Diffuse pulmonary hemorrhage (DPH) is an uncommon condition that is difficult to differentiate radiographically from diffuse pneumonia or pulmonary edema. A triad of clinical and radiographic findings suggests diffuse pulmonary hemorrhage: hemoptysis, anemia and diffuse alveolar consolidation on the chest radiography [5]. Goodpasture Syndrome is the primary disease in only a minority of patients with renal difficulty and hemoptysis. The classical features of goodpasture's syndrome (i.e. recurrent hemoptysis in a young man accompanied by little or no known kidney disease) are not always present [3].

In 1975, Thomas and Irwin divided DPH into three categories: one in which antiglomerular basement membrane (anti-GBM) antibody was present, a second in which immune complexes were found and a third in which neither could be demonstrated. A somewhat expanded variation of this classification system is shown in [Table 1] [5].

The chest radiograph usually provides further support for the diagnosis of DPH, but again is nonspecific. It most commonly shows the sudden appearance of a diffuse alveolar filling pattern that is often perihilar or basilar and is indistinguishable from pulmonary edema or diffuse infection such as viral or pneumocystis pneumonia [5]. The radiograph is abnormal in 80% of cases and most commonly shows diffuse bilateral patchy consolidation in the mid and lower zones with sparing of apices and costophrenic angles [6]. Resolution, often with a reticular pattern, is rapid and the radiograph may revert to normal in less than two weeks [5]. However, accentuated vascular markings tend to persist after repeated episodes of bleeding due to presence of siderophages in the interstitium and if the bleeding continued over a sufficiently long period, permanent reticulonodular infiltrates develop, resembling the presence of idiopathic pulmonary hemosiderosis [3].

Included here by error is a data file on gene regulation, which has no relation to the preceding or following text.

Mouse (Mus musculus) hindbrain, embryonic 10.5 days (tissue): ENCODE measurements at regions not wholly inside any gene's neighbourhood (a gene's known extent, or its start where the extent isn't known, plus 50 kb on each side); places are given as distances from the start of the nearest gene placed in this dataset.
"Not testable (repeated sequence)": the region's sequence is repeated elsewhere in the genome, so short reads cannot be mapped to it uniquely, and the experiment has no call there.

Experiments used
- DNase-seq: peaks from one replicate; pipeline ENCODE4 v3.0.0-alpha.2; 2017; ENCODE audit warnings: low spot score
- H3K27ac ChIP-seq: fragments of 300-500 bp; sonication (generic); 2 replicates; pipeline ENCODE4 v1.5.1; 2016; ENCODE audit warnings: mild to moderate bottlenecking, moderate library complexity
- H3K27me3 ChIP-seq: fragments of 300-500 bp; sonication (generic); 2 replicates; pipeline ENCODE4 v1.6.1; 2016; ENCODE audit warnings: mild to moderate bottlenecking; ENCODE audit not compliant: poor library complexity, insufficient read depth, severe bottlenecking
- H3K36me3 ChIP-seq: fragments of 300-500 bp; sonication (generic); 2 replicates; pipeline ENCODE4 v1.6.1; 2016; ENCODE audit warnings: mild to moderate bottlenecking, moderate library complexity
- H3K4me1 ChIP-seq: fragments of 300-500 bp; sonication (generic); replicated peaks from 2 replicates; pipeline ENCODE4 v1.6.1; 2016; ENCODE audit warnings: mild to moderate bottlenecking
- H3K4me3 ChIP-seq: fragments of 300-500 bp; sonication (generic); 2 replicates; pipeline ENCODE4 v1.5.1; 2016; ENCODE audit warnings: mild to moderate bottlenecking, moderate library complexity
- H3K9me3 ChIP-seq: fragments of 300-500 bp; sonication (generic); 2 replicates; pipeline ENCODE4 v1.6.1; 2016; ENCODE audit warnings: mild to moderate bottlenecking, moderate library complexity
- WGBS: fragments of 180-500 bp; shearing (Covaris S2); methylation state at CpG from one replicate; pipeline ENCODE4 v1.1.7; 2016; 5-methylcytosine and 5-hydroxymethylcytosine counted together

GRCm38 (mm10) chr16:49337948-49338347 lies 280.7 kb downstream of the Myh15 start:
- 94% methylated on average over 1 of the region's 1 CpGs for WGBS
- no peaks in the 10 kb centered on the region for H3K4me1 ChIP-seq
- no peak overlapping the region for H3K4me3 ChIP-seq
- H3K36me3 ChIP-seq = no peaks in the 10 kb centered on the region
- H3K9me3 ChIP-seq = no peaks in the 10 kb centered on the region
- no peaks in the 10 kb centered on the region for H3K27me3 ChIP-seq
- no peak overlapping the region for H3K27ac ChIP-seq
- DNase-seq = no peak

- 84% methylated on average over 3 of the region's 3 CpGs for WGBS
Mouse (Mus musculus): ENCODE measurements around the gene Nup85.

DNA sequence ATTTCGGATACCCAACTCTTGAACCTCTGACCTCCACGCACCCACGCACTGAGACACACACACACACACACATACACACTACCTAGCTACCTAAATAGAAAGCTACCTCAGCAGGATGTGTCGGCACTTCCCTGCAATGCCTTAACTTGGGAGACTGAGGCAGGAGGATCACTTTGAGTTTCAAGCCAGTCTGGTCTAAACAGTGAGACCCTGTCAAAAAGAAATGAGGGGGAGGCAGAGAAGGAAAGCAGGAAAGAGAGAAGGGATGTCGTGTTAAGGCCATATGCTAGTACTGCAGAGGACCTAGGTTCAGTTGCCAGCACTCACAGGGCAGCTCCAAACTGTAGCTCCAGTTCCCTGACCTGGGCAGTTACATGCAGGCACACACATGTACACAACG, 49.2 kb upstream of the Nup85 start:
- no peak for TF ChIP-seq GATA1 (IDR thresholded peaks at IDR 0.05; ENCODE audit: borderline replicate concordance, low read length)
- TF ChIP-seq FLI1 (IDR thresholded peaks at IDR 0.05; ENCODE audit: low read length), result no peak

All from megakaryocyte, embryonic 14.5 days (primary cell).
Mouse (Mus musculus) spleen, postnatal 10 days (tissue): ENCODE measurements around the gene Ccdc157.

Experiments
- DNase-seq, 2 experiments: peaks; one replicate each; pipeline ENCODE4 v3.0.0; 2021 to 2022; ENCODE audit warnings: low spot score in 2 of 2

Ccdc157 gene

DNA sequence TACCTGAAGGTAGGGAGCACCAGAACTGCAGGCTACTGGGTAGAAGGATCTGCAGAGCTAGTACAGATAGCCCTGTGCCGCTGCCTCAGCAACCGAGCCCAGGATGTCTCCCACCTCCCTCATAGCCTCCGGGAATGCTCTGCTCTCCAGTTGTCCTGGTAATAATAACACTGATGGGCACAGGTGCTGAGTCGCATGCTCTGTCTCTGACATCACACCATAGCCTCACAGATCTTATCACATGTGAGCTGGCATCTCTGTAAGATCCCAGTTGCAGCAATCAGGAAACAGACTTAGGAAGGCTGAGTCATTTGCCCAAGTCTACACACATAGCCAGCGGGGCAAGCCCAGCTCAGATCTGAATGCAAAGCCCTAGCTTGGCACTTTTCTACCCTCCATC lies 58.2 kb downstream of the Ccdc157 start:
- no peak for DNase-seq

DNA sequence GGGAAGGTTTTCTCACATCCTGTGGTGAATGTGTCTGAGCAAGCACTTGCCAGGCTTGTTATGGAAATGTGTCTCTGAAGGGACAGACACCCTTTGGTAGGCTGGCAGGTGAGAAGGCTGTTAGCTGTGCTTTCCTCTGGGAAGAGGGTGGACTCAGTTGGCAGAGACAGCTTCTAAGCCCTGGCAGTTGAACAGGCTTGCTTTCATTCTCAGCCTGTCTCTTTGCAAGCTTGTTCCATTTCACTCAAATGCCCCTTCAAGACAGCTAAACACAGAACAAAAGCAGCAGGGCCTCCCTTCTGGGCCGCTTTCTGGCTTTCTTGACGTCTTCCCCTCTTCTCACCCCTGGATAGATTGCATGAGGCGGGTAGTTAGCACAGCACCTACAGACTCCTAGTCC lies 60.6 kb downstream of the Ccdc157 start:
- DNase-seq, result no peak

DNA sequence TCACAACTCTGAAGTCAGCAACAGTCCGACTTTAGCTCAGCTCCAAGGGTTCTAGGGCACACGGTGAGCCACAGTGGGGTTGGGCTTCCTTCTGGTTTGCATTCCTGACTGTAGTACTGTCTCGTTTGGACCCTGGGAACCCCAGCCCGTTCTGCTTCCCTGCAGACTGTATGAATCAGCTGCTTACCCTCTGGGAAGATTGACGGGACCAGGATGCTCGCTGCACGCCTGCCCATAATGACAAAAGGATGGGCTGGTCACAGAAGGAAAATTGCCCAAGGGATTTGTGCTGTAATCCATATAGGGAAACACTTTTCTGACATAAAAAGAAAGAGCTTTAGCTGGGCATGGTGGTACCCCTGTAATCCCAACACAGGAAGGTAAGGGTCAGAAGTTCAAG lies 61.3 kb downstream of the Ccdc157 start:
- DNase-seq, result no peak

Unfortunately, the radiographic abnormalities are never specific for DPH, since a diffuse alveolar filling pattern can be caused by any substance filling the alveoli, i.e, edema fluid (pulmonary edema) or inflammatory exudates (pneumonia). There are no associated radiographic findings (pleural effusion, adenopathy, atelectasis, etc.) that point toward the diagnosis of DPH. The lack of cardiomegally and pulmonary vascular congestion point away from cardiac pulmonary edema [3].

The course of DPH is usually fatal unless treated. The renal manifestations require treatment with high-dose prednisolone and cyclophosphamide. In patients with severe renal failure, dialysis may be necessary and ultimately transplantation if recovery does not occur. In exceptional cases bilateral nephrectomy has been necessary to control alveolar hemorrhage when all else has failed. Relapse of disease may occur during treatment, when it is more often due to an intercurrent infection than to rise in antibody titer. Once successfully treated, recurrence is rare but has been reported, on one occasion following exposure to hydrocarbon solvents. If relapse dose occur treatment remains the same [6].

We conclude that if we as a radiologist encounter diffuse, bilateral, patchy, basal consolidation on chest radiograph and alveolar densities with sparing of peripheral lung fields on CT we should keep the possibility of pulmonary hemorrhage in addition to the usual radiologic diagnosis of pulmonary edema of cardiac or non-cardiac origin or diffuse pneumonia as in an immunosupressed patient. Pulmonary hemorrhage can be the cause of hemoptysis even in older age group patients and this knowledge will allow us to suggest the diagnosis of DPH in appropriate situations and help in management of these critically ill patients.